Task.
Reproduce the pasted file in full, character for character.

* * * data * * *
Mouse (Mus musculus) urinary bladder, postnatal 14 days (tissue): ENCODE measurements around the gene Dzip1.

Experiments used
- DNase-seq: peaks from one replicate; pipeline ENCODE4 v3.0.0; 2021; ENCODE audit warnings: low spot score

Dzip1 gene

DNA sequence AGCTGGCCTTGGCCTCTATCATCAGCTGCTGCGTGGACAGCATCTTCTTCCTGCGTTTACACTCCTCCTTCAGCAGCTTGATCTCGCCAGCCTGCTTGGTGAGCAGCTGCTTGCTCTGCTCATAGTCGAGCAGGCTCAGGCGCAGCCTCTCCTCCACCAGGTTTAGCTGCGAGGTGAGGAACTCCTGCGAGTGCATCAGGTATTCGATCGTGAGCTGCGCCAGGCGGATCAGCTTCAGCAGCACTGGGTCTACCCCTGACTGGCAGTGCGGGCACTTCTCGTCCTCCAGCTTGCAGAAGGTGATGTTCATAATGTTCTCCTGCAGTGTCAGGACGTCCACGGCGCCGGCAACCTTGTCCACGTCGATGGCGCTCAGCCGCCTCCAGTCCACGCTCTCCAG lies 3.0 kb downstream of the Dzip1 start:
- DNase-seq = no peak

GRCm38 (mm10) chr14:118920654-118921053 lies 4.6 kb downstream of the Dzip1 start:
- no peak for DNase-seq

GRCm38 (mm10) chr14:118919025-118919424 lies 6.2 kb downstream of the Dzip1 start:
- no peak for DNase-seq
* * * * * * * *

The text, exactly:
Mouse (Mus musculus) urinary bladder, postnatal 14 days (tissue): ENCODE measurements around the gene Dzip1.

Experiments used
- DNase-seq: peaks from one replicate; pipeline ENCODE4 v3.0.0; 2021; ENCODE audit warnings: low spot score

Dzip1 gene

DNA sequence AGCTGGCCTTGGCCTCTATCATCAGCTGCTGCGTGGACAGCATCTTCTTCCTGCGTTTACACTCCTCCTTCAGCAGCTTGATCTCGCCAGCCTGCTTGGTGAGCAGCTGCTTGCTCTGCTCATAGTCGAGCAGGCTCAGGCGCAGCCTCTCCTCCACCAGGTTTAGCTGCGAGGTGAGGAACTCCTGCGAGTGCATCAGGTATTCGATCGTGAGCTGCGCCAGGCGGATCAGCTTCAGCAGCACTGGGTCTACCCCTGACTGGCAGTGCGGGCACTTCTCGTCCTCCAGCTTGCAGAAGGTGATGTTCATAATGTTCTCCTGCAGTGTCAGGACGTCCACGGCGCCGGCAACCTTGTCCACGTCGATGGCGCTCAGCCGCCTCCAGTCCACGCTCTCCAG lies 3.0 kb downstream of the Dzip1 start:
- DNase-seq = no peak

GRCm38 (mm10) chr14:118920654-118921053 lies 4.6 kb downstream of the Dzip1 start:
- no peak for DNase-seq

GRCm38 (mm10) chr14:118919025-118919424 lies 6.2 kb downstream of the Dzip1 start:
- no peak for DNase-seq